Mihoko Ryoha, Mayuri Hashimoto, Yuko Mizuno, Mariko Hyakutake, Satomi Suzuki and Michiko Tanabe
Gifu College of Nursing, Japan
Posters & Accepted Abstracts: J Nurs Care
By 2025, Japan will become a super-aged society. Therefore, the health and welfare bureau for the elderly is working to establish an integrated community care system that enables people to continue to live in their hometowns until the end of their lives with a sense of security from knowing that their long-term care needs will be met. This study aimed to clarify the management functions of discharge planning nurses (DPNs) in an integrated community care system. Data were collected through face-to-face semi-structured interviews using open-ended questions and analyzed qualitatively. DPNs respect the different hopes of each client/ family and try to provide care that meets these hopes. To provide such care, DPNs participate in interprofessional collaboration on discharge plans that include possible conditions or problems clients may encounter in the future and describe care systems for clients in their communities. DPNs inform clients about their choices and support the decision-making of the client/family. When adjusting discharge plans, DPNs consider the strength of the client/family. Analysis of interview data revealed 8 categories of management functions of DPNs in an integrated community care system, including adjusting hopes between the client and family, supporting the decision-making of the client/family, collaborating with primary nurses in wards, participating in interprofessional collaboration in the community, and adjusting their roles. Japan has limited social resources and informal support includes the family. Furthermore, hospital stays are becoming shorter. These factors complicate DPNs├ó┬?┬? work. To promote integrated community care systems, DPNs need support that enhances their management skills.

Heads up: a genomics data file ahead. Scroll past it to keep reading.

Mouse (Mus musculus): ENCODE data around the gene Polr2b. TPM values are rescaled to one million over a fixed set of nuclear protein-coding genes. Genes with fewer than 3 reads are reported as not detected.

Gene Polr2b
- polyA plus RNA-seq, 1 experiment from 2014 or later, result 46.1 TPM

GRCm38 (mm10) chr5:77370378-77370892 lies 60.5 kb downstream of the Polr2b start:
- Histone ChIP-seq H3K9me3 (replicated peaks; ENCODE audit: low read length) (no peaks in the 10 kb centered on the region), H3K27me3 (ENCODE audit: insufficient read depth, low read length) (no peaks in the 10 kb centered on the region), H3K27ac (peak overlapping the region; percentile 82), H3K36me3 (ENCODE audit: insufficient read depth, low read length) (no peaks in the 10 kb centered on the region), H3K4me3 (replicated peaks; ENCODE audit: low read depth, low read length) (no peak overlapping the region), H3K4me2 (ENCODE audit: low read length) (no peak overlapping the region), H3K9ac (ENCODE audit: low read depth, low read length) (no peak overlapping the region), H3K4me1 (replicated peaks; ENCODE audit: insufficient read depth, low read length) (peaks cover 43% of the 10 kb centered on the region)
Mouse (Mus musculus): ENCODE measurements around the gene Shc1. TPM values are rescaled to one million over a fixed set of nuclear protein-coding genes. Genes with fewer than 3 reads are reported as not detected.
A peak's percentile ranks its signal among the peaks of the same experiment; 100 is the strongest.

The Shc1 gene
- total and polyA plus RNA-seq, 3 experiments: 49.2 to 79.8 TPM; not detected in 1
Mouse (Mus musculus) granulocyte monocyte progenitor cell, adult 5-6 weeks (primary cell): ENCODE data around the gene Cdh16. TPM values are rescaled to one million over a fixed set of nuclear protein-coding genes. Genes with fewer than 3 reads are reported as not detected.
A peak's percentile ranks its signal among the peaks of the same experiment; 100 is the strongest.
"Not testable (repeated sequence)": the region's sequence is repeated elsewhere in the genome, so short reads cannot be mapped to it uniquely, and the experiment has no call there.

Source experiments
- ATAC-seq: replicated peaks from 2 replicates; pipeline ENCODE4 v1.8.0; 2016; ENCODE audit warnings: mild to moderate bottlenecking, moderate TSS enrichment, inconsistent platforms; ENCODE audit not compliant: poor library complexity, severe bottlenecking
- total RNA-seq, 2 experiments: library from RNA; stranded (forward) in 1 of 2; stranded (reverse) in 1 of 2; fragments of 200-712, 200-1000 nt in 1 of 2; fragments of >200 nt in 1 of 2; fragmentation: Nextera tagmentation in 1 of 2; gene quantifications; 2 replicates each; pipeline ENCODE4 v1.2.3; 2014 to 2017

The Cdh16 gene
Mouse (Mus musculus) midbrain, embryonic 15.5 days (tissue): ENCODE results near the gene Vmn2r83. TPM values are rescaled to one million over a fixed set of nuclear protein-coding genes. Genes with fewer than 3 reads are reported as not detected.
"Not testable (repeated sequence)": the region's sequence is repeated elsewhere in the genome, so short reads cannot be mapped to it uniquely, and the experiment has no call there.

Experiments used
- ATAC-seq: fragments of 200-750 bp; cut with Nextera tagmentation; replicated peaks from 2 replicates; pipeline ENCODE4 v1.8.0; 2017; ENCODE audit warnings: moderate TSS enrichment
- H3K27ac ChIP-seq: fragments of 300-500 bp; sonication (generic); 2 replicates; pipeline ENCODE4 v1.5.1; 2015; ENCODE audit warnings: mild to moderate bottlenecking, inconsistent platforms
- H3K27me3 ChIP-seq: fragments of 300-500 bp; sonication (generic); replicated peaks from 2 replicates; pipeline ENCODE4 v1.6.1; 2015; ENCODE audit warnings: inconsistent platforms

Mihoko Ryoha completed her DNS at Chiba University. She is working as a Professor in the Department of Management in Nursing at the Gifu College of Nursing, Japan. She is a qualified RN and PHN.
Journal of Nursing & Care received 3640 citations as per Google Scholar report